He has protested their very existence as evidence of a corrupt primary system, and yet his strategy to win the Democratic nomination depends on convincing Hillary Clinton’s superdelegates to come to his side. He might have an easier time of this if he were leading in the pledged delegate count, but it is all but certain that Clinton will edge him out even if he pulls off a big win in California tomorrow. This doesn’t faze Sanders, according to Politico, who told a rally in Santa Cruz last week:
“The Democratic National Committee will tell you it’s not factually correct. The truth is no candidate—not Hillary Clinton, not Bernie Sanders—will receive the number of pledged delegates, that is, the real delegates that people vote for. Neither candidate will have received the number of pledged delegates that he or she needs to become the Democratic nominee. What that means is that the superdelegates will be the people who determine who the nominee is.”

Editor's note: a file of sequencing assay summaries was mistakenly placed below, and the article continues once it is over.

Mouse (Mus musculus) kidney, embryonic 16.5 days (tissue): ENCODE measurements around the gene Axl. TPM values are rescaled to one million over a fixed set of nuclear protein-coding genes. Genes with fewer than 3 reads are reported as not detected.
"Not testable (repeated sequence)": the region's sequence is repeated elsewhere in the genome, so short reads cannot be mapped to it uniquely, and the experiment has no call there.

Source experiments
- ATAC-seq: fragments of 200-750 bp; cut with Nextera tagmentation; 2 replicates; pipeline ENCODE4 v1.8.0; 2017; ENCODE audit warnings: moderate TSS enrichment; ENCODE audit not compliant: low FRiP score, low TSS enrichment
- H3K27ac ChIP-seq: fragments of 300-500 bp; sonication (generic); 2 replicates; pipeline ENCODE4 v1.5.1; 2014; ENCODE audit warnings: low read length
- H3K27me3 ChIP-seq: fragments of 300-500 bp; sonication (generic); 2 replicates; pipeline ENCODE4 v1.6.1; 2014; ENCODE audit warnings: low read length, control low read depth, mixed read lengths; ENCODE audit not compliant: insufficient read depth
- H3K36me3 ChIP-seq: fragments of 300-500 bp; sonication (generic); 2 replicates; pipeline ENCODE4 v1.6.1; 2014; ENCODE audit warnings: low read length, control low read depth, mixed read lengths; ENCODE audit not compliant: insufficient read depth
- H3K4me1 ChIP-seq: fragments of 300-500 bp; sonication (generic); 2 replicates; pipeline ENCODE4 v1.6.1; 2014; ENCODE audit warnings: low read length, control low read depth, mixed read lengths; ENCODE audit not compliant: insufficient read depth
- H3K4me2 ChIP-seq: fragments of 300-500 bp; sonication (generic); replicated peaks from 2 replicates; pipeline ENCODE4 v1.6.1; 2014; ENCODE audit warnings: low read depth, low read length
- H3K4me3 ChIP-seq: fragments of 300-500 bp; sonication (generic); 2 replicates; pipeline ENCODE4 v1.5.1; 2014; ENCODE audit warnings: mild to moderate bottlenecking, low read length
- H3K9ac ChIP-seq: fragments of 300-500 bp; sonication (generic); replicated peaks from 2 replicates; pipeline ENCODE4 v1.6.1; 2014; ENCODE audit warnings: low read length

In Los Angeles on Saturday, he added, “The media is in error when they lumped superdelegates with pledged delegates. Pledged delegates are real. The Democratic National Convention will be a contested convention.”
What he appears to be saying is that no candidate will reach the threshold of 2,383 without the superdelegates, which means it would be unfair to say Clinton has won. But in asserting the primacy of pledged delegates, he is also making a very odd argument: that the superdelegates should put him over the top even though he has lost the head-to-head match for pledged delegates. It is hard to see how that isn’t more unfair than the set-up he is assailing.